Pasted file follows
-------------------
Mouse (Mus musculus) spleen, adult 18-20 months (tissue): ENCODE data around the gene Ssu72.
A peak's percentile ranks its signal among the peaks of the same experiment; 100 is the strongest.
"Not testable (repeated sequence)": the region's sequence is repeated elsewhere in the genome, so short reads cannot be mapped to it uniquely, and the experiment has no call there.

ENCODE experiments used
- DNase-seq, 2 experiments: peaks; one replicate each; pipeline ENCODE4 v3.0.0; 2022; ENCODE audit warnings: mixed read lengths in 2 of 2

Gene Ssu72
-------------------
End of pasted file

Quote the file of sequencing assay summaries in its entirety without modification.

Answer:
Mouse (Mus musculus) spleen, adult 18-20 months (tissue): ENCODE data around the gene Ssu72.
A peak's percentile ranks its signal among the peaks of the same experiment; 100 is the strongest.
"Not testable (repeated sequence)": the region's sequence is repeated elsewhere in the genome, so short reads cannot be mapped to it uniquely, and the experiment has no call there.

ENCODE experiments used
- DNase-seq, 2 experiments: peaks; one replicate each; pipeline ENCODE4 v3.0.0; 2022; ENCODE audit warnings: mixed read lengths in 2 of 2

Gene Ssu72